RHNA Allocations for the 2023-2031 Cycle

Twenty eight ABAG jurisdictions appealed their draft allocations by the July 9, 2021 deadline. In Santa Clara County, Los Altos, Monte Sereno, Palo Alto, Saratoga, Los Altos Hills, and Unincorporated Santa Clara County appealed their draft allocations.

On November 12, 2021, the ABAG Administrative Committee ratified a written final determination on each appeal. The Committee denied all appeals submitted by local jurisdictions, with the exception of the appeal submitted by the County of Contra Costa, which resulted only in small adjustments to the final allocations for Contra Costa County and Pittsburg.

See below for the final allocations for Santa Clara County jurisdictions:

Source: ABAG Draft Allocations

In January of 2023, about a year after local jurisdictions are given their final RHNA numbers, the local planning process will culminate in the Housing Element. This is a pivotal document that serves as a Constitution for land use planning and accounts for how and where the jurisdiction will accommodate allocated housing units. It must identify adequate sites for all types of housing, including emergency shelters, rental housing, and ownership housing. Learn more about the RHNA timeline.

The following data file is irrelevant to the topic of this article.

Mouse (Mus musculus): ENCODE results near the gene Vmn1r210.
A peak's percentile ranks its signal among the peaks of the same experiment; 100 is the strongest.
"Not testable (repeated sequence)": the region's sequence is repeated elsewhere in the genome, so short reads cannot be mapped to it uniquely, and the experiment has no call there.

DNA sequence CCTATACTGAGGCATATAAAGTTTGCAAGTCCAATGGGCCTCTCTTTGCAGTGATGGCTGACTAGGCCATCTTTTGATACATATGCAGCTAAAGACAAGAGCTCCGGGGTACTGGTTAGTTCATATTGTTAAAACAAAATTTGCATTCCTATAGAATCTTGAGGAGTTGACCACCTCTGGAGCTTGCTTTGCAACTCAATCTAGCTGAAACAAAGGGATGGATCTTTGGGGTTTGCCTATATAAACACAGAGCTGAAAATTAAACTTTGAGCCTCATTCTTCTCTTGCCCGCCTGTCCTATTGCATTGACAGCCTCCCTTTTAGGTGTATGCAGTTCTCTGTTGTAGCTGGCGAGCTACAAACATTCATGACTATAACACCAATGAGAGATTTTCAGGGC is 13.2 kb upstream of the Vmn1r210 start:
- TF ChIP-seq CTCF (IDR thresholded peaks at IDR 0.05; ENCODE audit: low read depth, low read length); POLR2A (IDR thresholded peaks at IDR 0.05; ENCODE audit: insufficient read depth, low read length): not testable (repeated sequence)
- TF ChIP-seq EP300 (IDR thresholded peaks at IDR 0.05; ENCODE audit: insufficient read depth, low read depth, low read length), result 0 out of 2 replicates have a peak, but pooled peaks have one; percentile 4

Santa Clara County: Countywide RHNA Progress as of December 2021

Unfortunately, many cities and counties regularly fall short of their RHNA targets, as the Bay Area’s housing crisis continues to grow. Each spring, jurisdictions are required to provide an Annual Progress Report to show how effective their efforts have been in achieving housing development targets by income level. You can view the progress of your local jurisdiction on our Cities & Public Agencies page, or view a table that compares the RHNA progress of all the Santa Clara County jurisdictions. You can also view a series of graphs that compares cities’ RHNA progress by income level. Ensuring cities and counties are creating well-planned, feasible Housing Elements is key to ensuring affordable housing targets are met.